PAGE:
The National Infrastructure Commission (NIC) was established on 2015 to advise Government on how to accommodate population and climate change challenges affecting the capacity of our existing infrastructure.
It has just published its first full report on how we need to scale resources to meet the needs and risks of the future. In this two part blog, we look first at the key recommendations on the UK’s energy and infrastructure.
The UK population is growing rapidly – from 66 million today to an estimated 77 million by 2030. Coupled with the expected uptake of electric vehicles, energy demand could increase by 9-26 per cent in this period. At the same time, up to 40 GW of older power stations will be retired and need to be replaced by alternatives.
The NIC are clear that new nuclear power stations are unlikely to be an additional source of electricity in the 2020s, with the possible exception of Hinckley Point C. They do not see that nuclear will meet the demand nor make an economic return, given the additional cost of waste management and storage.
They recommend completing Hinckley Point C and then look at every other nuclear power station on a case by case basis after 2025. Instead, we should focus on low cost renewable generation such as wind and solar and is the considered the “safest bet” for cheap power in the long term.
Currently, about 30% of the UK’s electricity comes from renewable sources like wind and solar power – up from 12% only five years ago.
The NIC’s overall aim is to deliver at least 50 per cent renewable generation by 2030. It is ambitious, but the current rate of progress is impressive. Indeed, earlier this year the whole of the UK went without coal for 3 days, relying on gas, nuclear and renewables – proving that it could be done.
The report has been welcomed by green groups, arguing that the nuclear industry has struggled to deliver new projects to time and budget, and are now being undercut by a combination of renewables and smart grid technologies.
The renewables industry has responded to the report by calling on the Government to provide a clearer route to market for the lowest cost forms of renewables: onshore wind and solar farms.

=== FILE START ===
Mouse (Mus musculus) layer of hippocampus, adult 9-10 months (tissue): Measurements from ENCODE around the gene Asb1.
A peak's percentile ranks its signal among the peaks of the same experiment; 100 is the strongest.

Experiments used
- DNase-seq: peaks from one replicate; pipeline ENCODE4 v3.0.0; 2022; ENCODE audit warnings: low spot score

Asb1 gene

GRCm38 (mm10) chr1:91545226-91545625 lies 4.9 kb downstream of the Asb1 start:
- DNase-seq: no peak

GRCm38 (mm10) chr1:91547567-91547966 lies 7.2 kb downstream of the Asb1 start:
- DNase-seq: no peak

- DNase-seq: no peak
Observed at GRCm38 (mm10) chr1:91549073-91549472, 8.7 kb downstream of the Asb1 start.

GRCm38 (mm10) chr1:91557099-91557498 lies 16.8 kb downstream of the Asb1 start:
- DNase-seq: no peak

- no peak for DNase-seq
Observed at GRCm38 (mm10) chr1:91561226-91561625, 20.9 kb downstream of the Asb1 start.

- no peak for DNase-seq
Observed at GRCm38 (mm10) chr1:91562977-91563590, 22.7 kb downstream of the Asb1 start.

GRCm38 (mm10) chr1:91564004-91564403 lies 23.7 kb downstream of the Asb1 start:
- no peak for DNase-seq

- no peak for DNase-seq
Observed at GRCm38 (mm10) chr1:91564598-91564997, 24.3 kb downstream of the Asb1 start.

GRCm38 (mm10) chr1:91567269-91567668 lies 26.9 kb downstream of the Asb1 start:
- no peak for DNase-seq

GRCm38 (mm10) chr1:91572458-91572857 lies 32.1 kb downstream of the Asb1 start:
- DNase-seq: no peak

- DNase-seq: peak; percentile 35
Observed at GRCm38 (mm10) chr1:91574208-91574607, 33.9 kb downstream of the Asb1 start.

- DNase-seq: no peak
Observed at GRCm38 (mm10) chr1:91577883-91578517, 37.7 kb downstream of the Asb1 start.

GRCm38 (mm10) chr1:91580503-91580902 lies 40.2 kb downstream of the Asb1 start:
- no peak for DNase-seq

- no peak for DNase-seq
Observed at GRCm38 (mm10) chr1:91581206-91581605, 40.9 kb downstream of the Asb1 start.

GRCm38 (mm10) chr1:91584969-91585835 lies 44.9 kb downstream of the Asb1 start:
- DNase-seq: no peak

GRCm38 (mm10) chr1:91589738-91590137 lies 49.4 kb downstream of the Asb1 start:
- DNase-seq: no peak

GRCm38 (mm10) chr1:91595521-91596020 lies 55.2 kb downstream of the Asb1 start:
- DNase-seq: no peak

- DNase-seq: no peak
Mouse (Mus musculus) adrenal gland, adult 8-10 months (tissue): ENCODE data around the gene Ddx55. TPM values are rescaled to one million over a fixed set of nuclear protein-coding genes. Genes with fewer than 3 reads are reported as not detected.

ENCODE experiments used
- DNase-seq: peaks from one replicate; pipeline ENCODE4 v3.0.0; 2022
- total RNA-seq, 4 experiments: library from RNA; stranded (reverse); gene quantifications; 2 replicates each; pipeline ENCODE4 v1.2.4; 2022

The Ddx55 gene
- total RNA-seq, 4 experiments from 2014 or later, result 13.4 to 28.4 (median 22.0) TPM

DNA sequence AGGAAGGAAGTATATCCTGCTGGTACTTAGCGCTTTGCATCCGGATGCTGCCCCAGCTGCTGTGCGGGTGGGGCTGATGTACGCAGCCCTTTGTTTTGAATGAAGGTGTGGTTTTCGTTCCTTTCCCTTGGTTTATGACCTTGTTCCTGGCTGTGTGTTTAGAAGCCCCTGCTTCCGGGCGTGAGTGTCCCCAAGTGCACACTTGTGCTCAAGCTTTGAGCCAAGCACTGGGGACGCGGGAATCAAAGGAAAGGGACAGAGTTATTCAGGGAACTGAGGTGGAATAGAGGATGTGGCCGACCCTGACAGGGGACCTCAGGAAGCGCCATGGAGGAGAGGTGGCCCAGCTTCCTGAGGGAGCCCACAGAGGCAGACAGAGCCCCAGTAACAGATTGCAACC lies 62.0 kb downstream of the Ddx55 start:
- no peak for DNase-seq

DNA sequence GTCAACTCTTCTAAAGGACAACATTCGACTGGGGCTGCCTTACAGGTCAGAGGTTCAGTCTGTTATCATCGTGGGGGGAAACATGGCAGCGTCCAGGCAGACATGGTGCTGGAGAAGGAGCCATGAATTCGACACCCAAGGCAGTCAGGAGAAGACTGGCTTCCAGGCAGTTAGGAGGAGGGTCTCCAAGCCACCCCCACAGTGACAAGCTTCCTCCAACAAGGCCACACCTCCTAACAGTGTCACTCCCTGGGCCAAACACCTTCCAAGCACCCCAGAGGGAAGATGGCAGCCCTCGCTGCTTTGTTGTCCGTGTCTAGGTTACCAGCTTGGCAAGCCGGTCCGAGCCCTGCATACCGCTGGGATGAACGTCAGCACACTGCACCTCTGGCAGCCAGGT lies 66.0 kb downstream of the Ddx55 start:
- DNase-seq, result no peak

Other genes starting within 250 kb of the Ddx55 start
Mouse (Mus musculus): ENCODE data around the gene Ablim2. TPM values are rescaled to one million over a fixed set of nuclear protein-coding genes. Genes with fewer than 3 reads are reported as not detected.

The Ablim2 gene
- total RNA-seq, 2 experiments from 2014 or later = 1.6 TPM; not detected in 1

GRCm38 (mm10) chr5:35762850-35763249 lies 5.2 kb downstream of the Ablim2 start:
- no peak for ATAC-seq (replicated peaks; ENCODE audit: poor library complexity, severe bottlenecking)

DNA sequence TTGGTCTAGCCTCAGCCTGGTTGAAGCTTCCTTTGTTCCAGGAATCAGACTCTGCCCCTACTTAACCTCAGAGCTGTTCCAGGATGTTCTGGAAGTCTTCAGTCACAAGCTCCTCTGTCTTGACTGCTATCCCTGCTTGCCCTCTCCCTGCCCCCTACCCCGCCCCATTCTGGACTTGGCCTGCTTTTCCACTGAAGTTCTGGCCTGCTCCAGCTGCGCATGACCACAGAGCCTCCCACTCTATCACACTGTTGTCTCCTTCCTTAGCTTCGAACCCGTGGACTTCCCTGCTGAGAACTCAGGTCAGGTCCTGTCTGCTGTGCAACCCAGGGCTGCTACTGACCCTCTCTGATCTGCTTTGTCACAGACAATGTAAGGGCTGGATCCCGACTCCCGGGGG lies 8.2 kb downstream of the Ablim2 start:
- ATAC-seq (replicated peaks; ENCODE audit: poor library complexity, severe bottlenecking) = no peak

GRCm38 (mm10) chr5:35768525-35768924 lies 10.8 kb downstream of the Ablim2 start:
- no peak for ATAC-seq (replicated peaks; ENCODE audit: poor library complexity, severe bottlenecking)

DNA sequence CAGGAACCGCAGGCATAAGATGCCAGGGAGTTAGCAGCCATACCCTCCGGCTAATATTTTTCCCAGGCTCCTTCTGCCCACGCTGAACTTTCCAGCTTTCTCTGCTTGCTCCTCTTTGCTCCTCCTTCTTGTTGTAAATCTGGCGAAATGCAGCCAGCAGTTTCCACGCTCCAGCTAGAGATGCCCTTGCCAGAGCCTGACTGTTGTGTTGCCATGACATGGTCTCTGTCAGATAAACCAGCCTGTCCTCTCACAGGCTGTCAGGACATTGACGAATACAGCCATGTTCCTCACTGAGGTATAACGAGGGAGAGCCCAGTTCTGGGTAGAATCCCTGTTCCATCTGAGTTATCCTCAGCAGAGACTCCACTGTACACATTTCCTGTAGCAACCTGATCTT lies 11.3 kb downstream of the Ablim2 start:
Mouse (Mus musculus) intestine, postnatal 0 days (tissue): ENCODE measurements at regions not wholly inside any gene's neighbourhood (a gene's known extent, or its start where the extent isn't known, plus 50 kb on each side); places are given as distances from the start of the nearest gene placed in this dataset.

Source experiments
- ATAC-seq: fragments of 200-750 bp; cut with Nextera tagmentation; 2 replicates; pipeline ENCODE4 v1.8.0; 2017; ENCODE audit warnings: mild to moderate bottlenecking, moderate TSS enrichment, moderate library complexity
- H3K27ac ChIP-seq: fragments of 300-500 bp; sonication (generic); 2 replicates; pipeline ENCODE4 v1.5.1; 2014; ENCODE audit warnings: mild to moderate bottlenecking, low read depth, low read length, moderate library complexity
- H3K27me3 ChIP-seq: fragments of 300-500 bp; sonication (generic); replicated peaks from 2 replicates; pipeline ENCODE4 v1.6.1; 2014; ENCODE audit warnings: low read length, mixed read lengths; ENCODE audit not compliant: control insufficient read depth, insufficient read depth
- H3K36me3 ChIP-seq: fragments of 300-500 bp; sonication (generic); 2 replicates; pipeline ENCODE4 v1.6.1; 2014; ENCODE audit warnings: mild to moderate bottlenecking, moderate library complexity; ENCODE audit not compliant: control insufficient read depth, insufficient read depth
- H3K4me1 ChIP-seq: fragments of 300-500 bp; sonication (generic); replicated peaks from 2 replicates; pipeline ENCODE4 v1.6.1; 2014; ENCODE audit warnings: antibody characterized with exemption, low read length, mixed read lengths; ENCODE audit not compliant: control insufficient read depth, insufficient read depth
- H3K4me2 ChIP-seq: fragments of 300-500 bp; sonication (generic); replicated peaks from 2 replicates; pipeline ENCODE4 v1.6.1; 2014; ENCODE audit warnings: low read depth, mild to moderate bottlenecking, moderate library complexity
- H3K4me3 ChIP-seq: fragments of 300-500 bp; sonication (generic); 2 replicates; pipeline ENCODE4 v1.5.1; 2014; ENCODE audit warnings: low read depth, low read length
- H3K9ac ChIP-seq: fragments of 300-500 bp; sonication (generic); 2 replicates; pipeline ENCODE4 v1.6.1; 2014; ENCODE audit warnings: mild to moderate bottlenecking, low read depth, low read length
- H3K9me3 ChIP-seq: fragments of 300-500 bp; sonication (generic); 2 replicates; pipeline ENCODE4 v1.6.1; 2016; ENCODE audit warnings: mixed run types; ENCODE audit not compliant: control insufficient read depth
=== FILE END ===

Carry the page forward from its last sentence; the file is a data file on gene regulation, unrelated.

The government has been reluctant to accelerate onshore wind and placed a policy cap on planning approvals 2 years ago. A report by Energy and Climate Change Intelligence Unit (ECIU) earlier this year claims the UK is missing out on onshore wind and could cost the country £1 billion over the next four or five years, The NIC report prioritises offshore wind in the first instance as operating costs and return on investment times have reduced drastically. However, the report also recommends reconsidering the benefits of onshore wind. It points to a “golden opportunity” to switch to a greener energy system should include a revival of support for onshore wind.
Onshore wind enjoys strong public support overall according to the latest study by the Department for Business, Energy and Industrial Strategy (BEIS)*. It recognises though that this has held back Scottish and Welsh onshore wind by UK planning restrictions largely defined by communities in England. It remains controversial though, and would still be subject to planning restrictions in England.
The NIC report also argued the government should prepare for a swift acceleration in electric vehicle uptake by working with Ofgem and local authorities to make sure charging infrastructure is in place to accommodate 100 per cent electric new car and van sales by 2030.
The National Infrastructure Assessment’s spending plans include funding for projects including Crossrail 2 in London, and Northern Powerhouse Rail linking the major northern cities, and recommends a boost in funding for major cities totalling £43 billion to 2040, with cities given stable five-year budgets, starting in 2021.
What is clear from the NIC report is that the UK cannot afford to stand still in its energy and infrastructure provision. New forms of development will transform our urban and rural landscapes, as we transition to a more renewable society.
This is sure to result in a rapid expansion of solar farm and onshore wind planning applications at the local level, with even larger offshore wind arrays along our coasts.
With property purchase decisions now often made for 20-30 years hence, homebuyers must consider how the local area’s energy needs and changes to road and rail could affect their habitat. To accommodate population growth, cities will get more dense, towns and villages expand and road and rail networks added and adapted around us in an ever changing landscape.
Future Climate Info provides conveyancers and their clients with the latest insight on energy and infrastructure changes that may affect the vicinity of a property. As new schemes come online through planning, we will capture and alert these in a clear and concise way so you can make an informed decision on whether the investment could be harmed or improved.
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